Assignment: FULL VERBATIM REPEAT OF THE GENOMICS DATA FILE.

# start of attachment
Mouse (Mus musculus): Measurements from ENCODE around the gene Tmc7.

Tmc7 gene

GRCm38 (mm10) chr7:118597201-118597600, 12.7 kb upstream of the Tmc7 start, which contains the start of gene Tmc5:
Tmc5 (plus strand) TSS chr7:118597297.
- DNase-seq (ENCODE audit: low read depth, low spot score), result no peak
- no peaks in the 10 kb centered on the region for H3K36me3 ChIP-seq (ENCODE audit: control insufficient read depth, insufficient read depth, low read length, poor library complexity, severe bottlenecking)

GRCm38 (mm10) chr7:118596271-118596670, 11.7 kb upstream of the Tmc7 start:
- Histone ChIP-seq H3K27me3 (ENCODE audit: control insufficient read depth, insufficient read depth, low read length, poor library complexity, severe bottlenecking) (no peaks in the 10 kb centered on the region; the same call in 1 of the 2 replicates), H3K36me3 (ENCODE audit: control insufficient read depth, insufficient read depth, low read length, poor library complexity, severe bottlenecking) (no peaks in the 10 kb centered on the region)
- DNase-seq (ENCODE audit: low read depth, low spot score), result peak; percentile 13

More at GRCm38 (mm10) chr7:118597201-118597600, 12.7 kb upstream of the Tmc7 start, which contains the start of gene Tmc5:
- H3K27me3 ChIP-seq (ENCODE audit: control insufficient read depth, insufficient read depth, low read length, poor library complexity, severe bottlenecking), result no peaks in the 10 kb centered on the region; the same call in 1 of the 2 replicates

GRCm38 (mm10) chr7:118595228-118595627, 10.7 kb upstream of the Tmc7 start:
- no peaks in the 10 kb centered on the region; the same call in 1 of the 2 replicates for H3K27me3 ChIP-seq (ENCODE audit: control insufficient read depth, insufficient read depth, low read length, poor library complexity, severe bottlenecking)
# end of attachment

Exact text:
Mouse (Mus musculus): Measurements from ENCODE around the gene Tmc7.

Tmc7 gene

GRCm38 (mm10) chr7:118597201-118597600, 12.7 kb upstream of the Tmc7 start, which contains the start of gene Tmc5:
Tmc5 (plus strand) TSS chr7:118597297.
- DNase-seq (ENCODE audit: low read depth, low spot score), result no peak
- no peaks in the 10 kb centered on the region for H3K36me3 ChIP-seq (ENCODE audit: control insufficient read depth, insufficient read depth, low read length, poor library complexity, severe bottlenecking)

GRCm38 (mm10) chr7:118596271-118596670, 11.7 kb upstream of the Tmc7 start:
- Histone ChIP-seq H3K27me3 (ENCODE audit: control insufficient read depth, insufficient read depth, low read length, poor library complexity, severe bottlenecking) (no peaks in the 10 kb centered on the region; the same call in 1 of the 2 replicates), H3K36me3 (ENCODE audit: control insufficient read depth, insufficient read depth, low read length, poor library complexity, severe bottlenecking) (no peaks in the 10 kb centered on the region)
- DNase-seq (ENCODE audit: low read depth, low spot score), result peak; percentile 13

More at GRCm38 (mm10) chr7:118597201-118597600, 12.7 kb upstream of the Tmc7 start, which contains the start of gene Tmc5:
- H3K27me3 ChIP-seq (ENCODE audit: control insufficient read depth, insufficient read depth, low read length, poor library complexity, severe bottlenecking), result no peaks in the 10 kb centered on the region; the same call in 1 of the 2 replicates

GRCm38 (mm10) chr7:118595228-118595627, 10.7 kb upstream of the Tmc7 start:
- no peaks in the 10 kb centered on the region; the same call in 1 of the 2 replicates for H3K27me3 ChIP-seq (ENCODE audit: control insufficient read depth, insufficient read depth, low read length, poor library complexity, severe bottlenecking)